The estimation results of our method and CNMF are shown in Figs 3 and 4. Our method detected 9 neurons while CNMF detected 12 neurons, and this result shows that our method was able to estimate the true number of neurons, whereas CNMF overestimated this number. Although CNMF contains heuristic procedures such as merging and discarding components, to detect the number of neurons, it cannot adjust the model complexity along the minimization of their loss function. By contrast, our method uses the weighted gamma process as a prior and can perform model selection automatically in the estimation step.

Fig 3. (A)–(F) Estimation results obtained by two methods in the simulation study.

The first column indicates the ground truths, the second column shows components obtained by our method, and the third column shows components obtained by CNMF. Each component consists of three figures. (Left) Estimated cell shape. (Middle) Estimated spike train. The vertical lines indicate when spikes occurred; the upper lines indicate true spikes, and the bottom lines indicate estimated spikes. The black line plot shows the external stimulus. The green band shows the receptive field decided by the true μx and τx, and the blue band shows the receptive field decided by the estimated values. (Right) Tuning curve. The solid line shows the estimated tuning curve, and the dashed line shows the true tuning curve with the mean value closest to the estimated mean value .

Fig 4. (A)–(C) Estimation results obtained by two methods in the simulation study.

Figs 3 and 4 also show that our method estimated the cell shape and the tuning curve of each neuron accurately. Conversely, CNMF underestimated the tuning curve for some neurons. Adjusting threshold values may reduce such estimation errors; however, it is difficult to determine these values properly beforehand. Specifically, components 4A, 4B, and 4C in Fig 4 are separated into two different components in CNMF. If CNMF can incorporate the covariate information into calcium demixing, then it would integrate these components into one component by observing similar tuning profiles. This result shows the advantage of using the tuning curve at demixing phase.

To compare the performance quantitatively in terms of spike detection and regions of interest (ROI) detection, we calculated the F-measure to evaluate the performance of binary classification. It is defined as the harmonic mean of precision and recall:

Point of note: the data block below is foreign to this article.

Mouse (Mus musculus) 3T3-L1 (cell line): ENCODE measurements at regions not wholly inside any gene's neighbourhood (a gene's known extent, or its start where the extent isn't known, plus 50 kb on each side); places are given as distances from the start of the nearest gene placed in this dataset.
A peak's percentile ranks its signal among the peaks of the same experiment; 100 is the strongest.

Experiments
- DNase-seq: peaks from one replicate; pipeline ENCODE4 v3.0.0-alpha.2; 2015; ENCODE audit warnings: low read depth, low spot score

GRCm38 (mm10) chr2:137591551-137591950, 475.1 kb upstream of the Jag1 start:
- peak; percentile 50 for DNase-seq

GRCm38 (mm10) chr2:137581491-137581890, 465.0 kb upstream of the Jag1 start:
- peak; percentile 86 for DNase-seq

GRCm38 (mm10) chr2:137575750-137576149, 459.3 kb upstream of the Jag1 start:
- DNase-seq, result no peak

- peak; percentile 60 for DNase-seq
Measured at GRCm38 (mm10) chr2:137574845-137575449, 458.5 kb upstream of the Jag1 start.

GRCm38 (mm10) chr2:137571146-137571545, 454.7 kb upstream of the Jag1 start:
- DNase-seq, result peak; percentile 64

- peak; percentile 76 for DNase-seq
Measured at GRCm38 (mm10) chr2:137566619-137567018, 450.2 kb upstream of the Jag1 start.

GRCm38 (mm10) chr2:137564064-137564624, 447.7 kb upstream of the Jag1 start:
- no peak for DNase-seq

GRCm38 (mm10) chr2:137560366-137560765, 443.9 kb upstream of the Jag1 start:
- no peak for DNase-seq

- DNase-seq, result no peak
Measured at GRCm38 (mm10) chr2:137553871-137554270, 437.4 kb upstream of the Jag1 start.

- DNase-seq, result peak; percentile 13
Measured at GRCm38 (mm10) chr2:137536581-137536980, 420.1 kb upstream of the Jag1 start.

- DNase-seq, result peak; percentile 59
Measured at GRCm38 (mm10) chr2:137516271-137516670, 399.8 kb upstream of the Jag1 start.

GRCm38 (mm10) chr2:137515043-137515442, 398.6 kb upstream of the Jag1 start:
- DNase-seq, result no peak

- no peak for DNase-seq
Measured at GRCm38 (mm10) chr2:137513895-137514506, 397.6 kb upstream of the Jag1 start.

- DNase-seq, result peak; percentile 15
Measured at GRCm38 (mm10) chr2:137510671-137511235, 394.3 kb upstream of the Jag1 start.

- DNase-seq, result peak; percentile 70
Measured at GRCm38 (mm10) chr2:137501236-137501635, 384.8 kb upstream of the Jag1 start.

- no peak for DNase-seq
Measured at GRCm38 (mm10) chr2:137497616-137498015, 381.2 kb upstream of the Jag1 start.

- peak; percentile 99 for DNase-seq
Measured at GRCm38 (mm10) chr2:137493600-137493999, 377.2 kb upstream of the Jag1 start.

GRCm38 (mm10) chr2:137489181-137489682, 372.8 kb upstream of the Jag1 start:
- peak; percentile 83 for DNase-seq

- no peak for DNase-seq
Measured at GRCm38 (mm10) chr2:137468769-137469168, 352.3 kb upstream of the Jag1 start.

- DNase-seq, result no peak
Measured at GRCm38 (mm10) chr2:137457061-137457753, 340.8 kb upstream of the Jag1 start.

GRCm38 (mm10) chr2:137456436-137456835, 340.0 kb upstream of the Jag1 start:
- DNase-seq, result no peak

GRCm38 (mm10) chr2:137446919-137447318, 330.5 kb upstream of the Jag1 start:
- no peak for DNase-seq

The mean values of the F-measures in terms of spike detection were 0.998 (our model) and 0.808 (CNMF) with β2 = 0.3. On the other hand, the mean values of the F-measures in terms of ROI detection were 0.985 (our model) and 0.503 (CNMF) with the same β2 value. These values show that our model can detect both spike times and cell shapes better than CNMF.

We also compared the two methods in terms of tuning curve estimation. In this comparison, we ignored the marks and assumed that the spike train was generated from one neural population modulated by xt. Here, the tuning curve of this neuron population corresponds to the summation of all estimated tuning curves. Under this assumption, we calculated the likelihood, given the ground truth spikes. Then, the log likelihood of our model and CNMF was 92.88 and 85.16, respectively, indicating that our model provided better tuning curve estimates than CNMF.

Application to the experimental dataset

In this section, we apply our method to the dataset published by [16, 17, 18]. The authors investigated place cell dynamics of hippocampus CA1 between wild-type and Df(16)A+/− mice, an animal model of the 22q11.2 deletion syndrome, by using two-photon Ca2+ imaging with GCaMP6f. In their experiment, mice on a treadmill were imposed to a head-fixed goal oriented task. The treadmill was composed of a 2 m-long belt consisting of three different fabrics and six different tactile cues. The mice searched for hidden rewards on the treadmill using these cues as clues. After the recording, the authors obtained the ROI from the observed movie by drawing GCaMP6f-labeled somata manually. The number of detected cells per wild-type mouse was 463 ± 37 (mean ± std, n = 6).

One imaged session of a wild-type mouse is used in our paper. Its frame rate was 7.5 Hz. The length of the movie was 2250 frames, the size of the one frame was 498 × 490 pixels, and there were 1.7007 pixels per micron. For the experimental details, see [17].

The size of the movie in this dataset was approximately 500 × 500, and it was too large for our method. Therefore, we divided the raw movie into 25 patches, each sized approximately 100 × 100 (dy = 10000), and applied our method to each patch independently. In this section, we show the result for one of these patches. A correlation image calculated from this patch and the mouse’s position on the treadmill during the task are shown in Fig 5.

Fig 5.

(A) Correlation image calculated from the calcium imaging movie. (B) Mouse trajectory throughout the experiment.

A place cell has a place field, and it fires when the animal passes through its place field [19]. Hence, we assumed that the position of the mouse on the treadmill is external stimulus xt and that it affects the spiking activities of the neurons. We regarded this treadmill as a unit circle in and defined the external stimulus xt by the angle of this circle with range (−π, π). For the kernel function fx(xθx), we selected the von Mises kernel where μx and τx are the center location and the scale parameter, respectively, of its place field. We also set dκ = 40 and K = 30.